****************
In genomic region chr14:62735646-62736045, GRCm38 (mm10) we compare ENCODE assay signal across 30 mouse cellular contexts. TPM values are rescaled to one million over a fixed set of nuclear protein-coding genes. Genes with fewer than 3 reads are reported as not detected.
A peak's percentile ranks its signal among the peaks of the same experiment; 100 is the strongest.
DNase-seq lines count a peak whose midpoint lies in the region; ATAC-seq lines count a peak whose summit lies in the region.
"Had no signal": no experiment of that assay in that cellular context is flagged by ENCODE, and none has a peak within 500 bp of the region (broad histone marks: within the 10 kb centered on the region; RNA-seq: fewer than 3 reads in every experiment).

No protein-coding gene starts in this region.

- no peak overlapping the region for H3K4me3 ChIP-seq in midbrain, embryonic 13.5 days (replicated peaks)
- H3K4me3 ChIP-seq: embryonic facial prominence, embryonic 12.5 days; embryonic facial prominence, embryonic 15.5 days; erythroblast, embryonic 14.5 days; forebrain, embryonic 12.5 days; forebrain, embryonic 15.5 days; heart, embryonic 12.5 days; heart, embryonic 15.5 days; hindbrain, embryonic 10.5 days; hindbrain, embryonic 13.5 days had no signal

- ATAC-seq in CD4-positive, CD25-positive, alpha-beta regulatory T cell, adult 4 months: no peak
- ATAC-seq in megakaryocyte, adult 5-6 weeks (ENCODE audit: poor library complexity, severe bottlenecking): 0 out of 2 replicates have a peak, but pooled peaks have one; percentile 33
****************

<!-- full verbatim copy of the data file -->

In genomic region chr14:62735646-62736045, GRCm38 (mm10) we compare ENCODE assay signal across 30 mouse cellular contexts. TPM values are rescaled to one million over a fixed set of nuclear protein-coding genes. Genes with fewer than 3 reads are reported as not detected.
A peak's percentile ranks its signal among the peaks of the same experiment; 100 is the strongest.
DNase-seq lines count a peak whose midpoint lies in the region; ATAC-seq lines count a peak whose summit lies in the region.
"Had no signal": no experiment of that assay in that cellular context is flagged by ENCODE, and none has a peak within 500 bp of the region (broad histone marks: within the 10 kb centered on the region; RNA-seq: fewer than 3 reads in every experiment).

No protein-coding gene starts in this region.

- no peak overlapping the region for H3K4me3 ChIP-seq in midbrain, embryonic 13.5 days (replicated peaks)
- H3K4me3 ChIP-seq: embryonic facial prominence, embryonic 12.5 days; embryonic facial prominence, embryonic 15.5 days; erythroblast, embryonic 14.5 days; forebrain, embryonic 12.5 days; forebrain, embryonic 15.5 days; heart, embryonic 12.5 days; heart, embryonic 15.5 days; hindbrain, embryonic 10.5 days; hindbrain, embryonic 13.5 days had no signal

- ATAC-seq in CD4-positive, CD25-positive, alpha-beta regulatory T cell, adult 4 months: no peak
- ATAC-seq in megakaryocyte, adult 5-6 weeks (ENCODE audit: poor library complexity, severe bottlenecking): 0 out of 2 replicates have a peak, but pooled peaks have one; percentile 33